Below are some reputable suicide prevention programs that are available for schools:
Signs of Suicide is a peer-to-peer training program for middle and high school students. The program educates students about identifying warning signs of suicide and depression. It also enables students to ACT (Acknowledge, Care, Tell) when they find a peer or themselves in trouble.
Reconnecting Youth is a program developed for 14-18 year-old students who have shown signs of high drug usage, depression, anger or suicidal behavior. The goal of the program is to reduce these signs in the students. There are 75 lessons in the program and can be taught by a professionally trained teacher/facilitator. After finishing the program, students develop skills to deal with high-risk behaviors.
Sources of Strength is a peer-to-peer suicide prevention program that connects help-seeking students with caring adults, as well as peers. The program is often implemented in middle school, high school and colleges. The program trains 2-3 adult advisors and these trained advisors then help in recruit and train a peer leader team. The peer leader team consists of 10-50 students.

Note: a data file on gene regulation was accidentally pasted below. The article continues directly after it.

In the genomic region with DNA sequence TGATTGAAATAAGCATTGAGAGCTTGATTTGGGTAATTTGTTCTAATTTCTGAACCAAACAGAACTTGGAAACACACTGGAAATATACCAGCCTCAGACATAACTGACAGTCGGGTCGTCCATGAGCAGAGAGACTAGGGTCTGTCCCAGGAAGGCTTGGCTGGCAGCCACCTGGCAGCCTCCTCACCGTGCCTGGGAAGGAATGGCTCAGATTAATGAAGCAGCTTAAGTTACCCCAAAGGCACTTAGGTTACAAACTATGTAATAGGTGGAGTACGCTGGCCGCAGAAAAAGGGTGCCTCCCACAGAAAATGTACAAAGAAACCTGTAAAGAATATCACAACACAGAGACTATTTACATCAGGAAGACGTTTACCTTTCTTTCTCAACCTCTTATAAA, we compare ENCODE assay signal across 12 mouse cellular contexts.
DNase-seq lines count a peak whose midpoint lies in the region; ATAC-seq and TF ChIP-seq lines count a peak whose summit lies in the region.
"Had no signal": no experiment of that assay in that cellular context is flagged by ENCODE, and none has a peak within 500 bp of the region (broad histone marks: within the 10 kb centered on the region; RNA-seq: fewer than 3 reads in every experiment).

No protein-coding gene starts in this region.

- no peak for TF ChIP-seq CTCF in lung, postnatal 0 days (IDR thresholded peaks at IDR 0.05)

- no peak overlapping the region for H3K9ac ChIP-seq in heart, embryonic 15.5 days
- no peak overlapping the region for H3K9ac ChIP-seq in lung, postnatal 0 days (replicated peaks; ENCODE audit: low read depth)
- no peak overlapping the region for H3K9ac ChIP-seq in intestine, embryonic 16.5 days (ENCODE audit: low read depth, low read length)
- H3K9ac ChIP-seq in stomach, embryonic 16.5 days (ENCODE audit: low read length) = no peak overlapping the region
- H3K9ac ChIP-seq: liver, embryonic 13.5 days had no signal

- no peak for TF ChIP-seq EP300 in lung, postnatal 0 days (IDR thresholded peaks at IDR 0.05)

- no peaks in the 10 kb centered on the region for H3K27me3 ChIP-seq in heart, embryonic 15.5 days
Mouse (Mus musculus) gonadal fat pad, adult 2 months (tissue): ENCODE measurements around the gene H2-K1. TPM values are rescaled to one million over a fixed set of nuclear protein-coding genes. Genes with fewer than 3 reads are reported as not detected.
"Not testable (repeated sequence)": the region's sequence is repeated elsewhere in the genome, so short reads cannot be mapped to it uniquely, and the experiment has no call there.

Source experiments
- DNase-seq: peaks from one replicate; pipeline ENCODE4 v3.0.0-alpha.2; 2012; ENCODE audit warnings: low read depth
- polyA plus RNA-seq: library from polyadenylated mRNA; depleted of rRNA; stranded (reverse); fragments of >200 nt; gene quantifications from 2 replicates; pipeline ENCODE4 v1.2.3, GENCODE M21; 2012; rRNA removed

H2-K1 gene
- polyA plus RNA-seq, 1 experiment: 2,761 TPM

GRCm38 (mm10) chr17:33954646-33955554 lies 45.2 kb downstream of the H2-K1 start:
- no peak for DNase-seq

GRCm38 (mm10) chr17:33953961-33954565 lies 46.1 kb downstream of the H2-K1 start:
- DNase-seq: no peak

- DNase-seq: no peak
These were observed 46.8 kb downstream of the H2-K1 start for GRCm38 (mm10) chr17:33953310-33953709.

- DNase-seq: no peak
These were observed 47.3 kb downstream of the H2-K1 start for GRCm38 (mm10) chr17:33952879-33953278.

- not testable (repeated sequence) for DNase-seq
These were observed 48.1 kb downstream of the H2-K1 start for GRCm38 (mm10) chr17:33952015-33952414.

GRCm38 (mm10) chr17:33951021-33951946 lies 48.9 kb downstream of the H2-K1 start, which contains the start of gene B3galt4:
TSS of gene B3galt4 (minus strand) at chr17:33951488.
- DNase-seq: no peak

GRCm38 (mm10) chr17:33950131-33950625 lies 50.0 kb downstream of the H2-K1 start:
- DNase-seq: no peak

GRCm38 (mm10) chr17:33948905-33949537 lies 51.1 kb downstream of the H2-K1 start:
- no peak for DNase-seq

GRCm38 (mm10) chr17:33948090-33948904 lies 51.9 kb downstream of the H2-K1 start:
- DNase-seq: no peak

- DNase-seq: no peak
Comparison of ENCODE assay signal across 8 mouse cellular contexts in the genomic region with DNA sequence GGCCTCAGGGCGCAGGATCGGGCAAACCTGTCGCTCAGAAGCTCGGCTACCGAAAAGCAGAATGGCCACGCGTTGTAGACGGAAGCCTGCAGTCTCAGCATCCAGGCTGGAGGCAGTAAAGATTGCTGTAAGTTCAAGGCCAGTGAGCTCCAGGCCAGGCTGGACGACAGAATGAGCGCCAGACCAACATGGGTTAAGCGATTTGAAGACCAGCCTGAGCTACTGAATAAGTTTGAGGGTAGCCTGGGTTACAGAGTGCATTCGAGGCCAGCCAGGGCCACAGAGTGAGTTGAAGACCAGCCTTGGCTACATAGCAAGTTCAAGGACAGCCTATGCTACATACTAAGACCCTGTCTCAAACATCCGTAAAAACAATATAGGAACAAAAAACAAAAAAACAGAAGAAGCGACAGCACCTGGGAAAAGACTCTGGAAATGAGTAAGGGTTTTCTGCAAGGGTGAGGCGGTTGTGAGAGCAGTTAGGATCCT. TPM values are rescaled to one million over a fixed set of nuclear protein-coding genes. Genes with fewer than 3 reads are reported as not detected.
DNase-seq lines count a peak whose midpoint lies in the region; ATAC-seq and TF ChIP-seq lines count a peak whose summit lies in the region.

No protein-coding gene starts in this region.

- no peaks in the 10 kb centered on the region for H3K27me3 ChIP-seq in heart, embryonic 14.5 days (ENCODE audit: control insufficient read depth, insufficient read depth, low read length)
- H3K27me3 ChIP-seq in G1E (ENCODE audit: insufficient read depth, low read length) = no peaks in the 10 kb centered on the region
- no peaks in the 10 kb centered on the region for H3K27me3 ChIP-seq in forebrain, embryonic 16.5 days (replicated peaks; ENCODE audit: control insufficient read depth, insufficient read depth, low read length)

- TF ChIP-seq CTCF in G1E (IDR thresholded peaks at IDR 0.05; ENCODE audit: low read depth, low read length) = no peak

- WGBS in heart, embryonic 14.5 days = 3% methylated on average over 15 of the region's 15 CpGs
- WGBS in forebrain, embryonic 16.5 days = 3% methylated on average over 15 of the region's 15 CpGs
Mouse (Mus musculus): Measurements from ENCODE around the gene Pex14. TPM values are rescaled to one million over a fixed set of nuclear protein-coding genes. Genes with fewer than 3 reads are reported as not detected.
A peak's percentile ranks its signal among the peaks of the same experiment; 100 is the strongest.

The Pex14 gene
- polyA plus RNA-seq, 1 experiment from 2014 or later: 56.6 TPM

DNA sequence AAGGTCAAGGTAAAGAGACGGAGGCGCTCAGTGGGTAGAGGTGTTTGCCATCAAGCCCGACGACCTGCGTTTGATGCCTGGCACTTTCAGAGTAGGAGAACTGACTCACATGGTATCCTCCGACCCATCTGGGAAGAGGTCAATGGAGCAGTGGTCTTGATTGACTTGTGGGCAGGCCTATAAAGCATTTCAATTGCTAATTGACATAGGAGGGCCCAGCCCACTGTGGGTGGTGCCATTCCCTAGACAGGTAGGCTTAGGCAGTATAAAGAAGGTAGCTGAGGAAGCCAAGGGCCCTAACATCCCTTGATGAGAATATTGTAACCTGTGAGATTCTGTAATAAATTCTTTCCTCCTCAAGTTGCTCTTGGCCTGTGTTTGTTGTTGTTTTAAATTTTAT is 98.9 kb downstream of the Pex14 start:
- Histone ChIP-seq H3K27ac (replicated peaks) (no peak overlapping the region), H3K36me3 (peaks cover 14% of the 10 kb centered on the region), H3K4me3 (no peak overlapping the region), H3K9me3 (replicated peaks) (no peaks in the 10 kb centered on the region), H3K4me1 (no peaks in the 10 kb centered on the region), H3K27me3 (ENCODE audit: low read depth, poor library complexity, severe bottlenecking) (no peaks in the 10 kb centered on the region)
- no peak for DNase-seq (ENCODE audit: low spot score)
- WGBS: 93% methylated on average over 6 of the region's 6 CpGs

CAST is a school-based small group counseling program for at-risk youth. The program consists of twelve, 55 minutes of sessions. These sessions are delivered by trained teachers, social works and others with similar experiences.
A national organization working to change the dialogue about mental health, especially among youth.
Call 988 for 24/7 support. It is free and confidential. It also has resources for suicide prevention and and best practices for mental health professionals.
A 24/7 free and confidential resource. Your text will be answered by a counselor who will help you move to a safer state of mind.
A suicide prevention resource for the UK. The app features resources like guided breathing exercises, a safety plan, customizable reasons for living and LifeBox where you can store memories and pictures of people or places important to you.
A site for suicidal individuals and their loved ones, survivors, mental health professionals and others who care.